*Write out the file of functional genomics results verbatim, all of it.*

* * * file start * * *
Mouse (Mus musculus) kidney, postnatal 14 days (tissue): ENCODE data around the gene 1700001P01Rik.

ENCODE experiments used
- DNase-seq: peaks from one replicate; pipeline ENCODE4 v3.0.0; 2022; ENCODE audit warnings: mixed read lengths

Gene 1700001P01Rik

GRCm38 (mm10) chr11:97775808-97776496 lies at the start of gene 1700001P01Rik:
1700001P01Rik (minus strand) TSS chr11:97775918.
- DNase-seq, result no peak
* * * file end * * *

Mouse (Mus musculus) kidney, postnatal 14 days (tissue): ENCODE data around the gene 1700001P01Rik.

ENCODE experiments used
- DNase-seq: peaks from one replicate; pipeline ENCODE4 v3.0.0; 2022; ENCODE audit warnings: mixed read lengths

Gene 1700001P01Rik

GRCm38 (mm10) chr11:97775808-97776496 lies at the start of gene 1700001P01Rik:
1700001P01Rik (minus strand) TSS chr11:97775918.
- DNase-seq, result no peak